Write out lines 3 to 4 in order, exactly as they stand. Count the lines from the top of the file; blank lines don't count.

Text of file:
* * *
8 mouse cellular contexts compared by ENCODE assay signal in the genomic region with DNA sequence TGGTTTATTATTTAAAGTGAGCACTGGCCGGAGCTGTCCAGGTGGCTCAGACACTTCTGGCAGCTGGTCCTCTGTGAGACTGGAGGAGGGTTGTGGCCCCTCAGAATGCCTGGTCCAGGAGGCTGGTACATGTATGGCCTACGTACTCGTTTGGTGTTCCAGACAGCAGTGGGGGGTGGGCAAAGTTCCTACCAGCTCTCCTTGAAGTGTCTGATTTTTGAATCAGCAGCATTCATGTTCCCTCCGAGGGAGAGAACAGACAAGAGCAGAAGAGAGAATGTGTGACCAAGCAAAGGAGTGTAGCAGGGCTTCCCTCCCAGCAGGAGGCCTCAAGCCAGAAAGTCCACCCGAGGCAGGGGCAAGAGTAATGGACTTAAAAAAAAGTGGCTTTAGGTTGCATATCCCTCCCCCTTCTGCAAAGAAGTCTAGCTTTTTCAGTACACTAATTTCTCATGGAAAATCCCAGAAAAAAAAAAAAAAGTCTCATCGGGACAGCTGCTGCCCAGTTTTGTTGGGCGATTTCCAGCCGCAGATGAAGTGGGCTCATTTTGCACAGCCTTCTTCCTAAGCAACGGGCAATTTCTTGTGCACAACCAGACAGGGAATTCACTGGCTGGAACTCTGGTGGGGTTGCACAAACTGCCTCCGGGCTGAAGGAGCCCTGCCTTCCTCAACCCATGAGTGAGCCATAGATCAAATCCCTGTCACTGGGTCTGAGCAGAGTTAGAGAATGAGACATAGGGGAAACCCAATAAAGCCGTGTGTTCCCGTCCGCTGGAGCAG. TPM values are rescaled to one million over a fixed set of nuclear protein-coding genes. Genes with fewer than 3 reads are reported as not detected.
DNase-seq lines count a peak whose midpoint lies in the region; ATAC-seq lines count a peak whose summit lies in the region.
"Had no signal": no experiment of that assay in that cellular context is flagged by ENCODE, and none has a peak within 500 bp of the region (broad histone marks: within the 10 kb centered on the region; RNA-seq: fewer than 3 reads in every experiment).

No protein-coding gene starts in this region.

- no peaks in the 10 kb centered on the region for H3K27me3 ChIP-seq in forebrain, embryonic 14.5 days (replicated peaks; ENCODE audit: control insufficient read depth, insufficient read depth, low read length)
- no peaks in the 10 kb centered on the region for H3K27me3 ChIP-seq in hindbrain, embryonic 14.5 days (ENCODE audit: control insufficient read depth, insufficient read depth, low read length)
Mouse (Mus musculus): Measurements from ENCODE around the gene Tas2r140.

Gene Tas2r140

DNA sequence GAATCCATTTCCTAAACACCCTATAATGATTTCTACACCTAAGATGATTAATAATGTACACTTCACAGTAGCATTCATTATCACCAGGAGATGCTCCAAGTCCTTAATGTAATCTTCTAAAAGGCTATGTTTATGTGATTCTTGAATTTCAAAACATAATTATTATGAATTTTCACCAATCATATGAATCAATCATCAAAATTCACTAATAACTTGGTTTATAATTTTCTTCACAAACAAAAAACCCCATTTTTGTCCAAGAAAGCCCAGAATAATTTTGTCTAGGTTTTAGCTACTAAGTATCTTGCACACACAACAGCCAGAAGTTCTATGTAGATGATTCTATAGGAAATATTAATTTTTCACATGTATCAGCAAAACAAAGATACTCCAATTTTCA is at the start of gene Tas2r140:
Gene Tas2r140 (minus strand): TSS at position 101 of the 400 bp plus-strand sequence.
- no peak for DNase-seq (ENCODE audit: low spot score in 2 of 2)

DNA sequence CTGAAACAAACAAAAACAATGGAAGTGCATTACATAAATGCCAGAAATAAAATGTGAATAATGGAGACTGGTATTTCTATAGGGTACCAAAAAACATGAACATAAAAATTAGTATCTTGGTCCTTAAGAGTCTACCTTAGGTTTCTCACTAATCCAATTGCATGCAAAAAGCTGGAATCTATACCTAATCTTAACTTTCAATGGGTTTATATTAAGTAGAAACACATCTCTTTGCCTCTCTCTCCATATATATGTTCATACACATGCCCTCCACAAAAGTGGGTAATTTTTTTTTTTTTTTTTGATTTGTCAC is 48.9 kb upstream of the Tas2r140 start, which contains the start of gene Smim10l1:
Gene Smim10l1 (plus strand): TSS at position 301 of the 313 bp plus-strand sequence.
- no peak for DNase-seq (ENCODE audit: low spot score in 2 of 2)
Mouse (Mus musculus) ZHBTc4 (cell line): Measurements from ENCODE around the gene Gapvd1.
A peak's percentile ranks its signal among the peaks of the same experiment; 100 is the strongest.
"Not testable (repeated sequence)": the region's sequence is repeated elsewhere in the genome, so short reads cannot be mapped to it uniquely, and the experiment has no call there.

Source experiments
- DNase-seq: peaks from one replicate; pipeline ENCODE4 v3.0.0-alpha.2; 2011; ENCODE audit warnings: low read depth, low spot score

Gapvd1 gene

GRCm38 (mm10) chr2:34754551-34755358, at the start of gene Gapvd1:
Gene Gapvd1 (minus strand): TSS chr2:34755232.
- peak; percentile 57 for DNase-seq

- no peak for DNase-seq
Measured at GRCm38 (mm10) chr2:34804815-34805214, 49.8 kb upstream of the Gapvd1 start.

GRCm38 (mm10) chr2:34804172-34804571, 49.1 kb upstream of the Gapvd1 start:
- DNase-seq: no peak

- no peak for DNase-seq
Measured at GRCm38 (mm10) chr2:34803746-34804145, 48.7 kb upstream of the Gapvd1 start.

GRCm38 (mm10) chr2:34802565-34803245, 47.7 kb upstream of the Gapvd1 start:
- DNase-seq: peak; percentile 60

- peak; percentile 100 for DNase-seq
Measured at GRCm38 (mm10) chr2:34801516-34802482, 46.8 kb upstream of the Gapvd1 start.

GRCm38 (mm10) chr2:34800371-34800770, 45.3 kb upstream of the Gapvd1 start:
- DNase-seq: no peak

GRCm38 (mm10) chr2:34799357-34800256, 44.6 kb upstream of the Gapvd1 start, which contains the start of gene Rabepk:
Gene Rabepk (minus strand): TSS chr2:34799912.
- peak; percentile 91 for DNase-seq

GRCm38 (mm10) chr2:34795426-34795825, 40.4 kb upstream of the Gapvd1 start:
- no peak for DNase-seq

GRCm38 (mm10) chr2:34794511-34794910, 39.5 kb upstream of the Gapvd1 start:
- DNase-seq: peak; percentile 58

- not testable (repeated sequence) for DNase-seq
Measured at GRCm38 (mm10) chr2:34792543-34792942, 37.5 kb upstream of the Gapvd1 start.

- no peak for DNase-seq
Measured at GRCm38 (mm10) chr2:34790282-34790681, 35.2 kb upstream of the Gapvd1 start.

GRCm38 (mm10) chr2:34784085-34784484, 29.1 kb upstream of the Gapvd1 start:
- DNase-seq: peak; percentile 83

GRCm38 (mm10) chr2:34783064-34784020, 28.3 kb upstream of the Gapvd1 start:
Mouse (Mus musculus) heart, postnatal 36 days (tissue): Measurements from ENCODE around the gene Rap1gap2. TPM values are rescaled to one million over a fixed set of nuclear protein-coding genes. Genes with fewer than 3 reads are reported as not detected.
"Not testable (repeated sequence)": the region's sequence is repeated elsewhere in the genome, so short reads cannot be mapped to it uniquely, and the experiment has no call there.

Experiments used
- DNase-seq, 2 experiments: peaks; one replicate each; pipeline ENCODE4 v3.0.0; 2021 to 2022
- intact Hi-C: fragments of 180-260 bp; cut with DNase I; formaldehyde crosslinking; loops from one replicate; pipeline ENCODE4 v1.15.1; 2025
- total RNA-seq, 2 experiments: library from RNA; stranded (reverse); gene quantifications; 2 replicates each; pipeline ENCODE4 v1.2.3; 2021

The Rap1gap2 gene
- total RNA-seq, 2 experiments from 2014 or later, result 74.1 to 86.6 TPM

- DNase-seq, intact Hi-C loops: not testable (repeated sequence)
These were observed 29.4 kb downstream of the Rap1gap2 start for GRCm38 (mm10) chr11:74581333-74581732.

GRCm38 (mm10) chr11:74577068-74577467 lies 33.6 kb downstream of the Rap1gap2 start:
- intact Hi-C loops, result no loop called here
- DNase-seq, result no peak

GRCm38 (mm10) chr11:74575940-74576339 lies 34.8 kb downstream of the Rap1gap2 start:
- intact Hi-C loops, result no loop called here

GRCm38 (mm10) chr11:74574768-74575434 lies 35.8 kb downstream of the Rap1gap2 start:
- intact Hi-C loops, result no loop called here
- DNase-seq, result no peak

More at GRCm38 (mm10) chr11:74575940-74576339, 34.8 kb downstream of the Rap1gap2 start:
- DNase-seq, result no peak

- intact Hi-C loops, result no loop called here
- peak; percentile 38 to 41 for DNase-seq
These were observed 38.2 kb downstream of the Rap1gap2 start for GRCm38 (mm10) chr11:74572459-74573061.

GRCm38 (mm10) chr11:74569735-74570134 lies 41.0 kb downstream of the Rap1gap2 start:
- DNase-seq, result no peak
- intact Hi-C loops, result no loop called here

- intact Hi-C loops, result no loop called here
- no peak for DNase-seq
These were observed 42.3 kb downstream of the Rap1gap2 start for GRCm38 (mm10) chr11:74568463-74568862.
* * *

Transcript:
"Had no signal": no experiment of that assay in that cellular context is flagged by ENCODE, and none has a peak within 500 bp of the region (broad histone marks: within the 10 kb centered on the region; RNA-seq: fewer than 3 reads in every experiment).

No protein-coding gene starts in this region.